Wang Nanming, a freelance curator and critic working with the Himalayas, is a key figure in the project. He is a big figure in contemporary art in China and, judging by papers such as 'The Shanghai Art Museum Should Not Become a Market Stall in China for Western Hegemonism—A Paper Delivered at the 2000 Shanghai Biennale’, he is sensitive to the potential pitfalls into which a year-long season of contemporary art from Scotland could perhaps stumble.

Shanghai cityscape. Image: Lucy Skaer, 2014

During the visit my ideas of how to approach the potential show changed radically. Some aspects of my work involve the deletion of information – from newspapers or art historical images – or a stubborn blankness that an object such as an ingot can have. I now see that it would be impossible to show these works in a situation where actual censorship takes place – it would be a ‘carrying of coals to Newcastle’. But it would be very exciting for me to make new work from the culturally-alienated and complex position in relation to both East and West that I found myself in.

Edgar Schmitz

Of course the trip opened up more questions than it was set up to answer. But that had always been my understanding, and in addition to the obvious questions around the homogeneity of any line-up (who/ what are we representing?), for me, the most urgent set of questions had to do with the difficulty in understanding what we become out there, and how we can find ways of dealing with that as an important part of the project.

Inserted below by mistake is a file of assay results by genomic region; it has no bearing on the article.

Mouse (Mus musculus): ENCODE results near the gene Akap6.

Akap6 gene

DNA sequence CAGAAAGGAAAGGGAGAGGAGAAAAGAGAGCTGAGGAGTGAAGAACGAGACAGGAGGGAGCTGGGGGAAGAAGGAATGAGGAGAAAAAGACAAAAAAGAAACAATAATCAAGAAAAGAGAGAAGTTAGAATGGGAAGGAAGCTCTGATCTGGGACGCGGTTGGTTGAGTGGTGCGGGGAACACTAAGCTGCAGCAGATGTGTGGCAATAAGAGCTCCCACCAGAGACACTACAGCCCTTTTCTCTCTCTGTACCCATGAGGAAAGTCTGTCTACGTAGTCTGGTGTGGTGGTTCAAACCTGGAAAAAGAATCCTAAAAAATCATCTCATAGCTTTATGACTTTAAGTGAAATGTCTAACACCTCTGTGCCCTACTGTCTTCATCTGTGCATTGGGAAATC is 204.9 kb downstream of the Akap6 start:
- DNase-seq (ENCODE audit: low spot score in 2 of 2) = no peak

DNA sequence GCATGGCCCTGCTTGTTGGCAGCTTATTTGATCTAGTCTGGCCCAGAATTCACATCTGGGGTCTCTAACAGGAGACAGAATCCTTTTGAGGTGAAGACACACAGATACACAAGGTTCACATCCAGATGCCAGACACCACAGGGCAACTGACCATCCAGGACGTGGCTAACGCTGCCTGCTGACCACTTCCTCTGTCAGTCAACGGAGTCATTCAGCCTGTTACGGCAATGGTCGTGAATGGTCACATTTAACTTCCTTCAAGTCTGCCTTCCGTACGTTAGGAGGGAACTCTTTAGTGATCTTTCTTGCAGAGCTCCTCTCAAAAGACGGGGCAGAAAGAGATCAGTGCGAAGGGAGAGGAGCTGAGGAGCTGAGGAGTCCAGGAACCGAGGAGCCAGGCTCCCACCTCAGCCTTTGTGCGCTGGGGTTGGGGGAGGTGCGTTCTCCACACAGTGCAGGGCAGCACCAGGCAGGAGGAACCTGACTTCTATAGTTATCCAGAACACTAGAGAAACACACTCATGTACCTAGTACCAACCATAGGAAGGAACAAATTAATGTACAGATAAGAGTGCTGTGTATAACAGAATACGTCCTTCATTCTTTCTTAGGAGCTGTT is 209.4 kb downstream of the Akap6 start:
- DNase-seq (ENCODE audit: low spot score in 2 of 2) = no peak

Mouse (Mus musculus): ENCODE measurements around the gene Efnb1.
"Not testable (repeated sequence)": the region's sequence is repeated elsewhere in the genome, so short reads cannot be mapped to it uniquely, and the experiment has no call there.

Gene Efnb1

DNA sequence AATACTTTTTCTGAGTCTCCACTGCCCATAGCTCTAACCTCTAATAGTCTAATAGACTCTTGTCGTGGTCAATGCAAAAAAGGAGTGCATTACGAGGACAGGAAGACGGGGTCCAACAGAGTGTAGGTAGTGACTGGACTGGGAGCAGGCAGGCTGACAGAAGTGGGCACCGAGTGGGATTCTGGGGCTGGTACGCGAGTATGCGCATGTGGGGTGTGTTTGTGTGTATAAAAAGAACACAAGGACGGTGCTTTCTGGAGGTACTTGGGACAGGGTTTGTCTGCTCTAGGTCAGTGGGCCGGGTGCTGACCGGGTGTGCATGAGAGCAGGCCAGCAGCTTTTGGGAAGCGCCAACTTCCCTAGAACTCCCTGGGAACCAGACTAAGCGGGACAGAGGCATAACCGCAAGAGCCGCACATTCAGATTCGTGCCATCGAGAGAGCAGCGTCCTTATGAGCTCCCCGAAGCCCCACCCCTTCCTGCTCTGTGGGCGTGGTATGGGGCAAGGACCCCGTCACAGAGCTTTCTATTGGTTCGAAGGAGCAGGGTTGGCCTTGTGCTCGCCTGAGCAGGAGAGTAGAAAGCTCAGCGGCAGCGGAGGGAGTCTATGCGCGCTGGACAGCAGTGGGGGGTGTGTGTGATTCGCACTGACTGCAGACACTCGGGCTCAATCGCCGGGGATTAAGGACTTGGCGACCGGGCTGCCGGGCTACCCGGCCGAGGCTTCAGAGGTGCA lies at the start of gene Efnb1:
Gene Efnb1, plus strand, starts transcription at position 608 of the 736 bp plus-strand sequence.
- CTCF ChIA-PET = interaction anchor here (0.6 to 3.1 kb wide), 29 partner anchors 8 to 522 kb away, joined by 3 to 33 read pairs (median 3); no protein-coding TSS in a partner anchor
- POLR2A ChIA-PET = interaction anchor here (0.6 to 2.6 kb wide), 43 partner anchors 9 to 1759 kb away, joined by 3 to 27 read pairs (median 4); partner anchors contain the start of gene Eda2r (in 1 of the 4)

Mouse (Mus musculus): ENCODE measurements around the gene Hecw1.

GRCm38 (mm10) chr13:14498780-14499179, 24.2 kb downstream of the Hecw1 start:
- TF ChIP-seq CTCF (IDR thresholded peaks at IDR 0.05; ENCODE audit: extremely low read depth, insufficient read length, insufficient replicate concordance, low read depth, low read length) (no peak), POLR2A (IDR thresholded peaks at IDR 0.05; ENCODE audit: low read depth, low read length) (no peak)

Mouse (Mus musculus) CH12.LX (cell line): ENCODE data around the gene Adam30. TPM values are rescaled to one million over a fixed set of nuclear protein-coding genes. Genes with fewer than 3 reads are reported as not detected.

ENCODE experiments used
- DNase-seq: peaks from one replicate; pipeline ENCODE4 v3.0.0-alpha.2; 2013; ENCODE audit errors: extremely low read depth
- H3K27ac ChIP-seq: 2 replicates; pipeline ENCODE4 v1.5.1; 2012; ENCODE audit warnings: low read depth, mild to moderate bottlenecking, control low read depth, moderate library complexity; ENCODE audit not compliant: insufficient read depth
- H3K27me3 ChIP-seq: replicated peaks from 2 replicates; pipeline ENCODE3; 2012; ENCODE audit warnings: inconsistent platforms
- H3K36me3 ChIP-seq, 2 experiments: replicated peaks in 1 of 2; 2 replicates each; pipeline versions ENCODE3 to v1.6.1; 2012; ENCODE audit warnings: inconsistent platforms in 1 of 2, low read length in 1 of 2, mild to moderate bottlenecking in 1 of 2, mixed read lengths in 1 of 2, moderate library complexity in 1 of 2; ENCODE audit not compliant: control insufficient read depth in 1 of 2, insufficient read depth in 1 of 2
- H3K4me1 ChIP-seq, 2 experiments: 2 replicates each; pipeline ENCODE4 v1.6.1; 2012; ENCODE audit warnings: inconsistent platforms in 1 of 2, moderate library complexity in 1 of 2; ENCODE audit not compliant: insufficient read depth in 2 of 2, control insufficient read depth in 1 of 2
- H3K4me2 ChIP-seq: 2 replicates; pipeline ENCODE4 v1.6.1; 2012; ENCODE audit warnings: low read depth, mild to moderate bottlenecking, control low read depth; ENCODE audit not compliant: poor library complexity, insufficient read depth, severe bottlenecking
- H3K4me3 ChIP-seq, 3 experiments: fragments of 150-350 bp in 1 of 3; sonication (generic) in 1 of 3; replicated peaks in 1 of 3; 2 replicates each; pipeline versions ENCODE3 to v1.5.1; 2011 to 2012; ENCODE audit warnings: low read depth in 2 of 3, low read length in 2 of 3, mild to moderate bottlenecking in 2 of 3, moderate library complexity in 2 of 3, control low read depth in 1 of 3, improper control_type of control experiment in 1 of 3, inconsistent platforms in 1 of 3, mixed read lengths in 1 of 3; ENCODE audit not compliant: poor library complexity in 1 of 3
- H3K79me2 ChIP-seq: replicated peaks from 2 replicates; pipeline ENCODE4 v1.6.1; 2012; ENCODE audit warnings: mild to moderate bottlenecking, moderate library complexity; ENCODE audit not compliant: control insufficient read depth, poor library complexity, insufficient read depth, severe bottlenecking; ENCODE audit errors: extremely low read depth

We were granted privileged access, I guess, to what are probably key players and possibly key institutions in the shaping of a critical paradigm for contemporary art in China. And we were introduced, in the same move, to a whole series of criteria and demarcations along which the field seems to be structured: contemporary art in conjunction with performance and video art practices; a very aggressive sense of differentiation between 'research-based' and 'commercial' art fields/ worlds; etc

This matrix seemed different from the ones I normally inhabit, and so did the institutional infrastructures: a private museum with an independent artistic director is intriguing, as is the repeated presence of high profile Western shows there and the presence of Western discourse in places like the 'power station of art'.

On one hand, these distributions appear intriguing because they may indicate something like the future of art infrastructures as they explode across Asia for the moment.  This is what the field may indeed end up looking like.

On the other hand, these distributions are so suggestive because they up a series of tensions between what we have naturalised as the conditions of contemporary art in the UK/ London (which is my primary frame of reference, I know far too little about Scotland in that respect) and what is emerging in China, and because those tensions are fantastically suggestive for re-thinking our engagement in the domestic milieus we know so well (be they Scottish, UK or London).

The exchange is necessarily two-way in that sense and driven by curiosity as well as fascination and hesitation, in some form of mixture.